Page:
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Winter

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Ellen got them the cabin, through a friend of a friend of somebody her husband had rescued. It didn't have heat, running water, or electricity, but it was miles back along an abandoned dirt road, buried in twenty years of underbrush, and there wasn't a hole in the roof Dean couldn't fix by nightfall.

"I can—" Sam said.

"You can go inside and clean up the mess I'm gonna make," Dean said, and tossed his leather jacket into the car before he pushed up the sleeves of his sweater.

Sam sighed and went into the cabin. Dean watched him go up the stairs, satisfied: the limp was mostly gone.

There was a tree with low-hanging branches near the house, and Dean hauled himself up to the roof pretty easily and rammed a long stick down the chimney a few times—"Goddammit, Dean!" came faintly from below to tell him he'd had perfect aim as usual—and then pretty soon warm wood-smelling smoke was coming out. Dean could hear Sam puttering around inside cleaning up, while he worked on the holes, nailing down tar-paper and loose shingles.

When he was done, he stayed up there a few minutes more, sat on his heels and stretched his arms up and back, liking the comfortable burn of hard work in his muscles. It felt good after six weeks of terror and stillness: sleeping in a hospital chair for a week with monitors beeping in his ears, and then the phone call from Bobby that had got him and Sam out of the hospital parking lot about five minutes before ten vans full of cops and FBI agents had pulled in, Sam shaking and sick and heavy in his arms while Dean wrestled him into the back seat.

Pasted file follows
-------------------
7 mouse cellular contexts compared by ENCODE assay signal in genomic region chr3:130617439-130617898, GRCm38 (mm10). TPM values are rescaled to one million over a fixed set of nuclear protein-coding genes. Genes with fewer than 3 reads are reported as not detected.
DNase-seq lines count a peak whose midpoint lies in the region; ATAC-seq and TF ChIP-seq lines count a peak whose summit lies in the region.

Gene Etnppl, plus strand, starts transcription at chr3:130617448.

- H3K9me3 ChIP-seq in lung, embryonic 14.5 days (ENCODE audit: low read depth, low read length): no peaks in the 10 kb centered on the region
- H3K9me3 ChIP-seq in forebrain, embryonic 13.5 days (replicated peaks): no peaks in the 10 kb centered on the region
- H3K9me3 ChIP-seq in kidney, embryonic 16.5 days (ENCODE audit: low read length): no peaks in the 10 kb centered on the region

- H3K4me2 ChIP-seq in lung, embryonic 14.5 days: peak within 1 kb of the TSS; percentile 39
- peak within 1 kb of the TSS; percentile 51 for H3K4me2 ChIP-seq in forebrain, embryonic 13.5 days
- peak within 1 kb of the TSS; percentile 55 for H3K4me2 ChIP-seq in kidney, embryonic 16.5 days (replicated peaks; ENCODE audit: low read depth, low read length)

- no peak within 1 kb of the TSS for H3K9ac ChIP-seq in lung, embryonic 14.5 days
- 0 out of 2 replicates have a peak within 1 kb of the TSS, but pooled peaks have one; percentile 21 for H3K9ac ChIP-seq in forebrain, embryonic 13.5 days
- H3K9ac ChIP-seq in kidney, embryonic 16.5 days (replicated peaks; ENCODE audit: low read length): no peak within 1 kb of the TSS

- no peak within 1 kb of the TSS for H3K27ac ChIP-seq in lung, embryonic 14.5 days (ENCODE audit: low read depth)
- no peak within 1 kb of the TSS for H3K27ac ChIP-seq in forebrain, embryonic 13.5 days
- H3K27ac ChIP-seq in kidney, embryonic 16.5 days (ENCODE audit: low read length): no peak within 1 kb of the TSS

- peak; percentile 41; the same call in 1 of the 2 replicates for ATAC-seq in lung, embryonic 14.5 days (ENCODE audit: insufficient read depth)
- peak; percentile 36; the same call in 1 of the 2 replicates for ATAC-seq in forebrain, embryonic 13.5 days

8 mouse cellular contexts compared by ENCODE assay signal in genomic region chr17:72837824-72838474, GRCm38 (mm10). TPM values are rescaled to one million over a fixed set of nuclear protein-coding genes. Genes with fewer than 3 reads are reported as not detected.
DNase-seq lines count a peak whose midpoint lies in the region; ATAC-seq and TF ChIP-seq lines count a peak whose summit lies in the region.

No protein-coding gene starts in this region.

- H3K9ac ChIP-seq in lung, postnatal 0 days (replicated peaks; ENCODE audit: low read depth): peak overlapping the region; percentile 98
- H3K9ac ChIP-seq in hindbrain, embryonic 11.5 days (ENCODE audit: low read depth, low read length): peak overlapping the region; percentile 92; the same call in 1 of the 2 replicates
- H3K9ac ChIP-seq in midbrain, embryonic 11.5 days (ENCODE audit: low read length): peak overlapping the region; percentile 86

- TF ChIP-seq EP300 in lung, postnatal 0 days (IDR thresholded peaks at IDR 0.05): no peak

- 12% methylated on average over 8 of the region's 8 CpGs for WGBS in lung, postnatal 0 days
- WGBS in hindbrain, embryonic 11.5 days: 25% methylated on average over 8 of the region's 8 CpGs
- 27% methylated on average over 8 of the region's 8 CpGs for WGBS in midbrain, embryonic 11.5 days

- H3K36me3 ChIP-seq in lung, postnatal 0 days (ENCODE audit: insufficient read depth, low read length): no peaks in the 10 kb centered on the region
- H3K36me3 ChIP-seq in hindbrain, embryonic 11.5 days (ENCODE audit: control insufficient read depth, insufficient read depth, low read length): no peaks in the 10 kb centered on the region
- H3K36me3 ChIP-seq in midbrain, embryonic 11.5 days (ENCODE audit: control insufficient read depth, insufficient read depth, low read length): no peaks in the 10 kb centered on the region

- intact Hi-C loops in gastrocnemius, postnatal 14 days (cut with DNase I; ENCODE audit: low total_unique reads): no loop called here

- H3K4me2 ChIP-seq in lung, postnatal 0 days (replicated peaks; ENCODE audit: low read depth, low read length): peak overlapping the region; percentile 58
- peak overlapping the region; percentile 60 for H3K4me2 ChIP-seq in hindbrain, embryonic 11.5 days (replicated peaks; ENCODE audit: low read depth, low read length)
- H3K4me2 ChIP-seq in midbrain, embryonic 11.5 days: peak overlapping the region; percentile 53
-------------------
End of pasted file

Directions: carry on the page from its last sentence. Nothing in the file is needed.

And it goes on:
He'd risked motels to keep Sam sleeping warm, risked drug stores to get him antibiotics on forged prescriptions, risked gas stations to keep them moving, but every other minute he'd spent behind closed doors and curtains, gun cold and heavy in his right hand, Sam asleep and shivering under his left, dry stale motel air hissing through the vents. Now the cold open air tasted like snow and freedom, nobody on their backs for the first time in a year and six weeks, or maybe for the first time in twenty-four years, and while he sat there breathing it in, a couple of small white-tailed deer came poking through the trees, unafraid and delicate, nibbling at the low bushes around the yard. He couldn't see a road or even another wisp of smoke, anywhere for miles around.

He climbed down from the roof after the deer trotted away again, and stood in the yard rubbing his arms as the sweat cooled off him. He felt strange, like he was a knot that had come untied and now he was just loose ends all over the place; like he'd been wanting this so long, a chance to just stop for a while, and now he had it and there didn't seem to be anything more to want, except he felt hungry at the same time, for something he didn't know.

Snow was starting to come down again, a few fat flakes drifting lazily. He put his jacket back on and got the tarp out of the trunk and covered the car up, stood there and patted her flank some more. He still felt weirdly reluctant to go inside, even though Sam was cooking in there, soup and grilled cheese sandwiches with onion and loads of butter, and it was the best thing he'd smelled in his life, seemed like.